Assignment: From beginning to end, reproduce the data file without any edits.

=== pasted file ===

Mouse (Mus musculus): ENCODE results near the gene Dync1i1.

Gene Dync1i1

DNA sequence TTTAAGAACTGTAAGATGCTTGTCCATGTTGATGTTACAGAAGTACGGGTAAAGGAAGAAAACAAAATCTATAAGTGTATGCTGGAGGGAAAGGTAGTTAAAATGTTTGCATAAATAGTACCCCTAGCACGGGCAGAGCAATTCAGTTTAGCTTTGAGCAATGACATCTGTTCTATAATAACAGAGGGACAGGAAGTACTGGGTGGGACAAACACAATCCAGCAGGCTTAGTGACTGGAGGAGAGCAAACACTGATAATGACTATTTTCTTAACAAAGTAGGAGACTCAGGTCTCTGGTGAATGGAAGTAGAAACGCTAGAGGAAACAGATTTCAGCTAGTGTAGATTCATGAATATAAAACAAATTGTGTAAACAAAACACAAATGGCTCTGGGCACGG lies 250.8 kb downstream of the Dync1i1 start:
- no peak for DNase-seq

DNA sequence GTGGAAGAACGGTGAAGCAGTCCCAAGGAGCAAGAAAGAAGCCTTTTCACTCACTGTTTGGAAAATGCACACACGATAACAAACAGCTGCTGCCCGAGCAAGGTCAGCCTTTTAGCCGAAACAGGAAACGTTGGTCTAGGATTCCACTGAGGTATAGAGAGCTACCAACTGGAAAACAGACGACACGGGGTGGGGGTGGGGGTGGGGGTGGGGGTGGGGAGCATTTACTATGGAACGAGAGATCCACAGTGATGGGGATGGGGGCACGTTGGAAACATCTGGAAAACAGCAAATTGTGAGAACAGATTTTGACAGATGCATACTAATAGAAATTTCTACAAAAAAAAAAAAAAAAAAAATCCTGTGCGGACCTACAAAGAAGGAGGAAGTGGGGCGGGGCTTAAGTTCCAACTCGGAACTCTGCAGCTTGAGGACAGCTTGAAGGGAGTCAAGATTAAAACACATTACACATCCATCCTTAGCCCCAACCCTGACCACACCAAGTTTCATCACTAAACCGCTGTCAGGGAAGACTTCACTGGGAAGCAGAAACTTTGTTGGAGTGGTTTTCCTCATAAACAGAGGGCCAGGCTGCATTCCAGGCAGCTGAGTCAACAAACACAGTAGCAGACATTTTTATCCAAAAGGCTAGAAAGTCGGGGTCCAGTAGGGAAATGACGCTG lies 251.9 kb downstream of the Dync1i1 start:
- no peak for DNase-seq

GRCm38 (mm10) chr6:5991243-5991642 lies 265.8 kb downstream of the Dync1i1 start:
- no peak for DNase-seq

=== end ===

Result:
Mouse (Mus musculus): ENCODE results near the gene Dync1i1.

Gene Dync1i1

DNA sequence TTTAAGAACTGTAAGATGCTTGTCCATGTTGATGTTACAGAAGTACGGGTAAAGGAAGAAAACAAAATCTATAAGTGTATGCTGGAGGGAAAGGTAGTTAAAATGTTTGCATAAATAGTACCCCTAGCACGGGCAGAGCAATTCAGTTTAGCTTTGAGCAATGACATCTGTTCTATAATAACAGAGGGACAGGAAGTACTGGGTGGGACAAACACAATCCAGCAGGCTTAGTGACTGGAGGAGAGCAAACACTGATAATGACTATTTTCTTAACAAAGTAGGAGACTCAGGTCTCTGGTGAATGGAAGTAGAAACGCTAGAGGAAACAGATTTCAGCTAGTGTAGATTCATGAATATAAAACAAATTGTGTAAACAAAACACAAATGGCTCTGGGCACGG lies 250.8 kb downstream of the Dync1i1 start:
- no peak for DNase-seq

DNA sequence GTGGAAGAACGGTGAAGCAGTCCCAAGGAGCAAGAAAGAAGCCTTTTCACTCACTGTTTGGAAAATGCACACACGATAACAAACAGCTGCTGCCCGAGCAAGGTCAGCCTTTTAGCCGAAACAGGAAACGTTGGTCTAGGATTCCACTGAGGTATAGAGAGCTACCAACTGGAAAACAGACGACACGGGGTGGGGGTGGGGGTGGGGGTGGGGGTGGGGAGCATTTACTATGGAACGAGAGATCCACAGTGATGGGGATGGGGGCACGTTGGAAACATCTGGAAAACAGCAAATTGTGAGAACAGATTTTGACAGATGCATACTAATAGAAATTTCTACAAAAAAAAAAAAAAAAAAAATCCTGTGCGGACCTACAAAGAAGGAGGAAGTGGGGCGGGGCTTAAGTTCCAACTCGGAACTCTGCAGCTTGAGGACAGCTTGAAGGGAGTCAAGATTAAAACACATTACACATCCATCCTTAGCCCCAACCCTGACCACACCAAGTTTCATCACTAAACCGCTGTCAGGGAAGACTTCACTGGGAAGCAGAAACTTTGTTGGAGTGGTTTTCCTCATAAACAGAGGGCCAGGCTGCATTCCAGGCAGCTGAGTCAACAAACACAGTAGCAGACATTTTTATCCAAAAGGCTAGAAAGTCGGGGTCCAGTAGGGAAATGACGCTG lies 251.9 kb downstream of the Dync1i1 start:
- no peak for DNase-seq

GRCm38 (mm10) chr6:5991243-5991642 lies 265.8 kb downstream of the Dync1i1 start:
- no peak for DNase-seq